A correspondent writes to ask whether it is possible to say 'Welcome in England' as well as 'Welcome to England'.
It certainly isn't standard British or US English, nor have I heard it in regional dialects, but I've certainly heard it used in several of the countries I've visited. The first time I noticed it, about 20 years ago, it took me aback, and I simply put it down to interference from the first language. But I recall once being in Egypt, where several Egyptians at the airport, in taxis, and so on, greeted me warmly with a 'Welcome in Egypt'. Then I met the local British Council director, an English native speaker, who also greeted me with a 'Welcome in Egypt'. So did several other expats. The usage was evidently more than just interference, but an indication of a locally evolving dialect. It reminded me, in its use of an alternative preposition, of the way in which US English has evolved such usages as 'it's a quarter of four' where British English would say 'it's a quarter to four'.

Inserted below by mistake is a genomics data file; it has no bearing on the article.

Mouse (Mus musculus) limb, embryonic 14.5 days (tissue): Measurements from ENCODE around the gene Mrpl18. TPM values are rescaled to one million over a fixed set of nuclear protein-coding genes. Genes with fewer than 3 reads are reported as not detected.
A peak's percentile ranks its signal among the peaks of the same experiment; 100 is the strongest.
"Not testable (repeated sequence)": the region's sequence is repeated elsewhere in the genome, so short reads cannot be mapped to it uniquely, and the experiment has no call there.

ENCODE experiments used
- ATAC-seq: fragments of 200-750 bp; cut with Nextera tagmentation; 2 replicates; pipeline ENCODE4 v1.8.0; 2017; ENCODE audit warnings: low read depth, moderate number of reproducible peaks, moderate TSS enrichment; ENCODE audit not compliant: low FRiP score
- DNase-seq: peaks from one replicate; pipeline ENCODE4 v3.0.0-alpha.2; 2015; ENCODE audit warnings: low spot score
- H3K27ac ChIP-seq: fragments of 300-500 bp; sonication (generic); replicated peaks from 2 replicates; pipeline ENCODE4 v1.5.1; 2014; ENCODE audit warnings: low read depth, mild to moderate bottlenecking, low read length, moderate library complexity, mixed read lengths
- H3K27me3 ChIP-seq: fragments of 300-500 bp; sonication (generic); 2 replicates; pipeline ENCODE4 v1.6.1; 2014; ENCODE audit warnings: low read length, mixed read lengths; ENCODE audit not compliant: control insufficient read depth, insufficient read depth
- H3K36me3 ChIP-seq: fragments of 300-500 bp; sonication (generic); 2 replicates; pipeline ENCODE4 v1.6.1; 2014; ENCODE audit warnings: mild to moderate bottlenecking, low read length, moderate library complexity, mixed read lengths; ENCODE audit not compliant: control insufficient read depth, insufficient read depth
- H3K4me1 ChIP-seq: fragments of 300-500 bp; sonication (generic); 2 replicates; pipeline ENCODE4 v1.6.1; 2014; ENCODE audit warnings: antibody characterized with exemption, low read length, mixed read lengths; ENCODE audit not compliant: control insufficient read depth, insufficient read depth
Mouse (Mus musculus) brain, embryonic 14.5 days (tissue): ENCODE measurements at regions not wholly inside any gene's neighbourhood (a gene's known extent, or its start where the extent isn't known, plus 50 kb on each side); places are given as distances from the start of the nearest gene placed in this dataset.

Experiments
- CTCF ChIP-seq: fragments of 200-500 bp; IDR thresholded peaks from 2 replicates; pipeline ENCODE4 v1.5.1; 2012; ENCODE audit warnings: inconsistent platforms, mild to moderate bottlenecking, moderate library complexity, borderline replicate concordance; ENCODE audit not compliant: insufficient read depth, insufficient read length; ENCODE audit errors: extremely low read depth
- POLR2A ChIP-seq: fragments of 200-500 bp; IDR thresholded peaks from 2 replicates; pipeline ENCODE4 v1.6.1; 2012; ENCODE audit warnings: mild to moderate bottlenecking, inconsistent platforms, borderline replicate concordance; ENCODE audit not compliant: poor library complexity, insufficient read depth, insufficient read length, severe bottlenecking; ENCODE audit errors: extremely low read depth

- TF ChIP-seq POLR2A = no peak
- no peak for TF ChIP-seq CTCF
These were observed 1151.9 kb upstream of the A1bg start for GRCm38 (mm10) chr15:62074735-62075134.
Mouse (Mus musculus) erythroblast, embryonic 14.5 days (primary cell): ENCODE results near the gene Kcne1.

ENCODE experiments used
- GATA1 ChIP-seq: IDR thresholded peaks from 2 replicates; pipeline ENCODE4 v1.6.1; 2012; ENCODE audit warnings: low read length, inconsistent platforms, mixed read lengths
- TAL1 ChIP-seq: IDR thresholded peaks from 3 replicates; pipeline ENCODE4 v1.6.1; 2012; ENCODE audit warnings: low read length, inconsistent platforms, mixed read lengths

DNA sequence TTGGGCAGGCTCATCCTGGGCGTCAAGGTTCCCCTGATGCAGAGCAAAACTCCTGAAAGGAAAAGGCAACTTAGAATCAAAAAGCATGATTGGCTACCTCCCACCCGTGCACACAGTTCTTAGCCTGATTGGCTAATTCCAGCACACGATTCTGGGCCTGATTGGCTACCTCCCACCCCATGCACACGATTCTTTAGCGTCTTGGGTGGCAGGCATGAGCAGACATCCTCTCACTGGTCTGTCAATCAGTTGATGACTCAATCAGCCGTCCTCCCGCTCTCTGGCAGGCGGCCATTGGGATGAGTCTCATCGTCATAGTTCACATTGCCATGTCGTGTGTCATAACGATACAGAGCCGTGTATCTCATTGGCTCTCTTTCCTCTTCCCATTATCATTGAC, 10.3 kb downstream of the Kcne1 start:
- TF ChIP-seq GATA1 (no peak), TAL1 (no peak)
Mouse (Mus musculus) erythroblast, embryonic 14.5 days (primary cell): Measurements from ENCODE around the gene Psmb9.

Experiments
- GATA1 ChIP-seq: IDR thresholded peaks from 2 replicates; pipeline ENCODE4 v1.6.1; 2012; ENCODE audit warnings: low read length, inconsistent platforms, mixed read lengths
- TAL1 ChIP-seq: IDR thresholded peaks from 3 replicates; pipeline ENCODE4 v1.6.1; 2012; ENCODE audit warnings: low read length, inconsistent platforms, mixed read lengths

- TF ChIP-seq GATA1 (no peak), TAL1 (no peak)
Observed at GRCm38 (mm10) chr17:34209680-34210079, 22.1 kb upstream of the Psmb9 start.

I've no idea just how widespread 'Welcome in' is, around the world, and would be interested to hear from readers of this blog if it's a usage they have in their own countries. I have a feeling it might just become a feature of lingua franca English, one day.